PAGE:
Copyright, DMCA and Other Ugliness

I guess it was bound to happen sooner or later. Spend enough time and effort on something that you publish online and sooner or later someone, somewhere is going to help themselves to your hard work.

Granted, many bloggers do not understand that taking something they found online and posting it on their own site or blog is theft. But, as the saying goes, ignorance of the law is no excuse. Linking back to the original author’s site or including a single reference within the article does not constitute fair use.

In my research today on the Digital Millennium Copyright Act, I found a blogger who wrote an indignant post about a DMCA notice sent to them by the New York Times. A huge number of the 120+ replies seemed to think that since the blogger was giving credit, posting links and sending traffic to the original pieces that should have somehow eliminated the Times’ copyrights or that the Times was simply being a big, bad, money grubbing meany for protecting their own property.

I wasn’t actually looking to see if someone used my work without permission. My to-do list is so long right now and sending DMCA notices is not part of my idea of Christmas tidings.

Someone emailed me about an article appearing on one of my websites. They were asking where my information had come from and for some further clarification. The article in question is called Foods Not Safe For Pets. In the process of revisiting the original source material, I realized that I had made a typographical error in the name of something by inadvertently leaving out a letter.

What I also discovered was that my original article had been copied, sometimes word-for-word and other times in pieces on a variety of other blogs, websites and forums. I have never received a single request for reprint permission and while I am glad the information is being seen by more pet owners, it’s so not cool that a number of folks failed to at least identify where the information came from. Giving credit would not have constituted permission but it would have at least provided an accurate attribution and recognition for the hours of research that went into the piece.

There is a bit of irony in all of this that everyone who infringed upon my copyrights by using my article without permission left a very tell-tale signature in the piece due to the error I discovered over the weekend. That one typo suddenly became a smoking gun leading to a number of folks who I now find myself sending DMCA notices to.

Personally, I hate the idea of sending some legalese-type notice to folks who may have honestly not realized what they were doing was unlawful. Trouble is, it’s hard to tell folks who knew they were stealing from those who simply didn’t understand copyright law.

It’s unfortunate that rather than being able to send a less confrontational and more personal request about removing my work, I had to send this official and threatening letter. Don’t get me wrong, I am not a happy camper that so many folks felt it was OK to essentially steal from me and I’m glad you couldn’t hear the not-so-nice words I shouted when I discovered the theft. But, I do realize that not everyone understands that “borrowing” someone else’s written words is indeed copyright infringement and something that I could ultimately sue them over. At the same time, sending a softer letter might have a negative impact on my rights as the true owner.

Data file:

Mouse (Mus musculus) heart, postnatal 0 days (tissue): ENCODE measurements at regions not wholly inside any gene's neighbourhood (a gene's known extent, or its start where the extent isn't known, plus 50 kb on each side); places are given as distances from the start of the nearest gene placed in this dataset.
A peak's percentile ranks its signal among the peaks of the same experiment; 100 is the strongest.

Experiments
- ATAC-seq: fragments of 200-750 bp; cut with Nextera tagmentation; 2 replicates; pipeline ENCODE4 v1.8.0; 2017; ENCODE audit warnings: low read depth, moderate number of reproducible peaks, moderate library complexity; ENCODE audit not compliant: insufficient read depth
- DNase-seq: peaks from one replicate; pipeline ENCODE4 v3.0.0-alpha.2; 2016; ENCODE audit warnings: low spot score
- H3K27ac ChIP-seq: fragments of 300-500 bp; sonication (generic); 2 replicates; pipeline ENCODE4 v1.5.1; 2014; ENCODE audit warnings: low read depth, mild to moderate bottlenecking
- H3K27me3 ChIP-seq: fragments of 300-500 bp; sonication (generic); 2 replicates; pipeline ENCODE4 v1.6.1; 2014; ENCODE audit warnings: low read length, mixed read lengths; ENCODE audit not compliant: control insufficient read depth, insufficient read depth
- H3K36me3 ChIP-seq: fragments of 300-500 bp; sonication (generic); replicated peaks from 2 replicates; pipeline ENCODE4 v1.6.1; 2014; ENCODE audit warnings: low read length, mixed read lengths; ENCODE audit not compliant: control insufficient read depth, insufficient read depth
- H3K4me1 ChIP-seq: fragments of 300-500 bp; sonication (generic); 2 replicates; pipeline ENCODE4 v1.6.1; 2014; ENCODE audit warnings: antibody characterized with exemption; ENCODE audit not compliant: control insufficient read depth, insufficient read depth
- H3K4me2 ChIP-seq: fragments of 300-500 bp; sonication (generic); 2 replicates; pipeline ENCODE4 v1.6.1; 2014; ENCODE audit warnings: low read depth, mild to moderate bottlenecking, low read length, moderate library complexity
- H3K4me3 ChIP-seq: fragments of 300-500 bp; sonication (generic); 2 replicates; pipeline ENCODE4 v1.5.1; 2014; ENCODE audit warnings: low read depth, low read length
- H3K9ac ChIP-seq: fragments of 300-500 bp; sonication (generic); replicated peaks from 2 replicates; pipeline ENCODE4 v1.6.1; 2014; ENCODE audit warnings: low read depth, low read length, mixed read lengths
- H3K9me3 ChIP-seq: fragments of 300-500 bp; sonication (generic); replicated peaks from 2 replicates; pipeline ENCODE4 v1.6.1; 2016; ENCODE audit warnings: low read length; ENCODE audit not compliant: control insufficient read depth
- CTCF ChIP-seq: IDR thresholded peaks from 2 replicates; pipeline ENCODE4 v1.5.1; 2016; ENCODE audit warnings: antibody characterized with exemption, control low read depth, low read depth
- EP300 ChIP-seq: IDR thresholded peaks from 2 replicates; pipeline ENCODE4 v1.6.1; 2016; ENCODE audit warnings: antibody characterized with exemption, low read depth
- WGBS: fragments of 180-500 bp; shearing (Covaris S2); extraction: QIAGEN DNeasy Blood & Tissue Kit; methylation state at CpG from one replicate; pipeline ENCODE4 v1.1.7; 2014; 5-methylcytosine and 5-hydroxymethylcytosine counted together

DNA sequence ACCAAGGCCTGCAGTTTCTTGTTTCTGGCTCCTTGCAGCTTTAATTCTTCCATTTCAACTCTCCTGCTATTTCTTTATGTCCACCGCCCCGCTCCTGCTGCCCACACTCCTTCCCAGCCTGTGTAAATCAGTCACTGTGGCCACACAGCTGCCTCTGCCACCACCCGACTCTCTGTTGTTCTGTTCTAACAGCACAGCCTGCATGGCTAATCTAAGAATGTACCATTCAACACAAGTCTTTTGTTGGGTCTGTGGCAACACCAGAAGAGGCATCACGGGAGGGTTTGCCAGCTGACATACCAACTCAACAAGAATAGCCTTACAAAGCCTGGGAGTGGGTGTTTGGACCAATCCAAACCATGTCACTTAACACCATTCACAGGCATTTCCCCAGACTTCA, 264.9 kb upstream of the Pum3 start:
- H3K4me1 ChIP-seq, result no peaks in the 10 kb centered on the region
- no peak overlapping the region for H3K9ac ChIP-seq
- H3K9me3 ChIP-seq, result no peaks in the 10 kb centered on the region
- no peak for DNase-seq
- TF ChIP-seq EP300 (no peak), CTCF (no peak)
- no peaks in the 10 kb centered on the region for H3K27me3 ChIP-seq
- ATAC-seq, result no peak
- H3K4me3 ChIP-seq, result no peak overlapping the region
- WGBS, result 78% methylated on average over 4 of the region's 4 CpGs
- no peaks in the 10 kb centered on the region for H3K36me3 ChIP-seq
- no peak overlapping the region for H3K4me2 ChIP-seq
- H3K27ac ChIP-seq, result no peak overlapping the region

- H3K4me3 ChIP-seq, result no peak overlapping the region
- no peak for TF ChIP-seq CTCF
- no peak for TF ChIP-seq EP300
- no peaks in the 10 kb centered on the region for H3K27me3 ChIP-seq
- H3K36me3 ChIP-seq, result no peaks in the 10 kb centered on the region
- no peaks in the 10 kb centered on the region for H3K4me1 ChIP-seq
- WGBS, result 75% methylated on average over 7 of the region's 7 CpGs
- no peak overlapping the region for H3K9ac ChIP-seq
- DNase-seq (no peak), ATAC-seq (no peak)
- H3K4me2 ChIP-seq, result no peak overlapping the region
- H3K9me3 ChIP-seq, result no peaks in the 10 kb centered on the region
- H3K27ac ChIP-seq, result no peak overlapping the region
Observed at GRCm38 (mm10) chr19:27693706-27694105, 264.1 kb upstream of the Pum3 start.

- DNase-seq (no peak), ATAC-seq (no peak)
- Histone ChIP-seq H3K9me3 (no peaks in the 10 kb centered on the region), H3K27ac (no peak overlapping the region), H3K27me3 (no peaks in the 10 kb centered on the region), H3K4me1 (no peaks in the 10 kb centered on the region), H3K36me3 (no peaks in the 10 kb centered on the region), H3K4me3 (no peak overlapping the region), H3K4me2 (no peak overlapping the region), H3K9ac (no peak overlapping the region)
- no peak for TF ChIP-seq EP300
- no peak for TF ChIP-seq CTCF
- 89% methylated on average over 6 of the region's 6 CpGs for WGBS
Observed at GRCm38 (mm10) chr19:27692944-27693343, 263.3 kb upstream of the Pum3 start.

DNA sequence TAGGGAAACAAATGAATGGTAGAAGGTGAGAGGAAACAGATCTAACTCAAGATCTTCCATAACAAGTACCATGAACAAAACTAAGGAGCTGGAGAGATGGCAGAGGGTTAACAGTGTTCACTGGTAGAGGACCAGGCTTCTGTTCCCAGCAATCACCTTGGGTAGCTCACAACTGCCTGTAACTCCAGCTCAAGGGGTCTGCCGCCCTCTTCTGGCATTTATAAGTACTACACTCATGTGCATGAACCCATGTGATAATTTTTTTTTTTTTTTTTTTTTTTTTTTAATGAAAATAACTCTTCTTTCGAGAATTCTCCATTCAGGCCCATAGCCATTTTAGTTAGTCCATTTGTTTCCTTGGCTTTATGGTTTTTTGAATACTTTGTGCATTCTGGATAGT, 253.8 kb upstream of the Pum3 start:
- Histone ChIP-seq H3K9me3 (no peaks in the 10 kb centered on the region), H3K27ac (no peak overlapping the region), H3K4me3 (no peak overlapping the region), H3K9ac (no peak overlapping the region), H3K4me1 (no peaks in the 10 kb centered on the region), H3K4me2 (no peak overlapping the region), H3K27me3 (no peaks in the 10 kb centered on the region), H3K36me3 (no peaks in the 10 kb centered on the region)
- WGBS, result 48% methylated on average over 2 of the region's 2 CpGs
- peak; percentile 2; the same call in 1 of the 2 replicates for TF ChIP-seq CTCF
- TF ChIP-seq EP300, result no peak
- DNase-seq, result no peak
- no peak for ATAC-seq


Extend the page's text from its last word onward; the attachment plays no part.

A number of folks have apparently used my article as source material for their own. There’s nothing wrong with taking known facts and creating a new work – after all, that’s what I did in creating my article. Where it becomes problematic is when the new work utilizes words, phrases and passages lifted directly from the original. Using my original phrasing classifies the “new piece” as a derivative work and not an original composition. The typo has been incorporated in several new works as well as some copyright infringing derivative works.

One of the people went so far as to even use one of the images that is part of my website’s overall design and which appears on several pages. The most disappointing case is where one site owner actually gives credit to another company for compiling the piece; which of course is not true. I was angry and disappointed to see that false attribution but a part of me wondered if the site owner who posted my content knew the material was stolen. Researching the contact info for that site owner led me to discover that not only does she do online writing but that she teaches others. One can only hope that she believes in the “do as I say, not as I do” concept.

So far I have received one reply and the site owner has removed my work. Needless to say she was not a happy camper either and was somewhat nasty in her reply. In my response back to her I suggested that she consider how she would feel if she discovered someone had copied from her lovely site without permission. I’ve heard back from her and now we hopefully have an understanding and no hard feelings.

Anyway, I posted this to vent a little bit. It sucks when you’re ripped off. But, I’m also hoping that some blogger or other site owner might see this and learn that it is not OK to post someone else’s work without permission even if they provide a link to the original source.

If you have posted someone else’s work without written permission, please remove it now. It’s painful to find out that someone, or in my case a number of someones, has stolen your work. It’s absolutely no fun to send nasty emails to strangers. And it’s not a nice prospect to consider the need to hire an attorney to protect your property.

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